An example of this approach in action is the B-Ready project, developed in partnership with Oxfam Novib in the Philippines. A forecast model predicts the impact of a tropical cyclone, and warns if a typhoon is on the way. Local Oxfam teams can then allocate funding to communities so they can protect their livelihoods, bolster their infrastructures, or even leave the area. The aim of the project, and others like it, is to place a safety net under high climate risk areas so that recovery is less of a blow. The upshot of this is that businesses, and therefore the economy, continue to function.

Unlocking an untapped market

Building climate resilience is, first and foremost, a benevolent endeavour that alleviates the painful experience of recovering from natural disasters. This is clearly beneficial for the socio-economies of specific regions, and consequently the rest of the world. It is also commercially advantageous, and provides an opportunity for the insurance industry to rethink risk management.

“Our goal is to create new opportunities for insurers, financiers and investors in areas that would otherwise be difficult to penetrate,” says Behrmann. “For years, finding a way to insure remote regions in emerging markets has seemed like looking for the Holy Grail, but if our parametric solutions can be tested and scaled then it would unlock a whole new untapped market for insurers and financiers.”

Global problem, global solution

As with all ambitious and innovative projects, partnerships have played a central role in Global Parametrics’ work. Aside from collaborating with charities like Oxfam, the company has looked to governing bodies for support. It goes without saying that improved climate risk management is something that governments are keen to encourage.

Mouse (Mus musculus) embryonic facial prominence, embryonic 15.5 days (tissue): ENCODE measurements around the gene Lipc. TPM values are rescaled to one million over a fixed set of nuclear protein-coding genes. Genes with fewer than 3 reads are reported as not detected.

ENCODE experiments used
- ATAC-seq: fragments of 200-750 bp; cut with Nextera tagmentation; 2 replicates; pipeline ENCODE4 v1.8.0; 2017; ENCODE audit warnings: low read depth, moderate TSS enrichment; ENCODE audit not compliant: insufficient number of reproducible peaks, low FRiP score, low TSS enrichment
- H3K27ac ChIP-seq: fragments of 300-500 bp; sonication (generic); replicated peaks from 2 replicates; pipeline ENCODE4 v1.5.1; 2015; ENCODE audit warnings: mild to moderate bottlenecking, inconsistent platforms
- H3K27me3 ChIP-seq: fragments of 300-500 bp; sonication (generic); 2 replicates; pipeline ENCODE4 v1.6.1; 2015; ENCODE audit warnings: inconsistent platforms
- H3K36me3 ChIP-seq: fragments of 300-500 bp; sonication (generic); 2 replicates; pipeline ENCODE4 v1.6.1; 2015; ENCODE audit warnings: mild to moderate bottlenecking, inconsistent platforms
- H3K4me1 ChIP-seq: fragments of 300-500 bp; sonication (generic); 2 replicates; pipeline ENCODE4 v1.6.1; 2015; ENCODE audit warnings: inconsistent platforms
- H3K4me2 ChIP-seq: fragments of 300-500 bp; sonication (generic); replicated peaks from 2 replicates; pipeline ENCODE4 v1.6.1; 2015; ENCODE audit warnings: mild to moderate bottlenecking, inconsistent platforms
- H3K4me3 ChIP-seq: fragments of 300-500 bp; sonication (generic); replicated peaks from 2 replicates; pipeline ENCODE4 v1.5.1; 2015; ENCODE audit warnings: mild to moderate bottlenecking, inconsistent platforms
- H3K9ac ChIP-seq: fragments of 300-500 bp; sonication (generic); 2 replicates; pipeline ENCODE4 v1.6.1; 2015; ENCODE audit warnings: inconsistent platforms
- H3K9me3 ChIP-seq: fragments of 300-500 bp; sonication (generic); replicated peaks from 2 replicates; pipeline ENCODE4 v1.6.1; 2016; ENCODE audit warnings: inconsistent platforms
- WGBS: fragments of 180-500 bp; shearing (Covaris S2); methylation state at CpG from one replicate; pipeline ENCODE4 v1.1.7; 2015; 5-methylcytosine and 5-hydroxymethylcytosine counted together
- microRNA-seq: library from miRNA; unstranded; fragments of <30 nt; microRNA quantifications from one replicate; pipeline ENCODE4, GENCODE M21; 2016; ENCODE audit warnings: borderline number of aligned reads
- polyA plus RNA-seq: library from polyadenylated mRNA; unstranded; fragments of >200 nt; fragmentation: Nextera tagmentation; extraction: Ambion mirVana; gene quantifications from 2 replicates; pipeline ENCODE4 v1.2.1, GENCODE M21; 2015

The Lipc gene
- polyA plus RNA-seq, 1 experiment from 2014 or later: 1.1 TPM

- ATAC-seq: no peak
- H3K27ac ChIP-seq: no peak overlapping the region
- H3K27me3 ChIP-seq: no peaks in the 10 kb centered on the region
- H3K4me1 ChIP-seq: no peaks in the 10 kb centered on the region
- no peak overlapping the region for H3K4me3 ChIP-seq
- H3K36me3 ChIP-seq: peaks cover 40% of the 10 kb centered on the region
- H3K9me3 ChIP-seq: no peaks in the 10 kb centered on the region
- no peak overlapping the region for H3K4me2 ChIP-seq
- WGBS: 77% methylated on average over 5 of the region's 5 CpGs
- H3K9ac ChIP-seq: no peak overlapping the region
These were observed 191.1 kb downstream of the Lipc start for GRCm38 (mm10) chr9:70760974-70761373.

“We knew that government support would be crucial to achieving our aim of bringing a viable approach to managing climate risk to the global financial market. The funding we received from the UK’s Department for International Development (DFID) and Germany’s KfW (a development bank) gave us the capacity to test new products on a larger scale than would have been possible with private sector funding. Through working with governments, we are aiming to build up enough credibility that institutions and insurers will embrace our ideas and fund our work themselves,” says Behrmann.

Global Parametrics is also building credibility and articulating its purpose by aligning with the UN’s Sustainable Development Goals. It is hoped that government backing will give institutions and insurers the confidence to fund climate risk management projects themselves, because the impact of natural disasters can’t be solved through government funding alone.

“Corporations must and should assist in the efforts to mitigate risk, not only for the positive socio-economic effect it has on emerging markets, but also for their own commercial development. By adapting new and innovative ways of predicting and mitigating risk like parametric modelling, new markets can be created, which would ultimately secure revenues in traditionally hard to unlock regions.”

Organisations want to do good, but need to do so in a way that is financially justifiable. It is this commercial angle – otherwise known as the business case – that will ultimately drive mass change. Fortunately, data-driven climate risk management presents a host of remedies for economic and societal improvement, leading to more developed markets, more resilience, more value retention, and ultimately better business.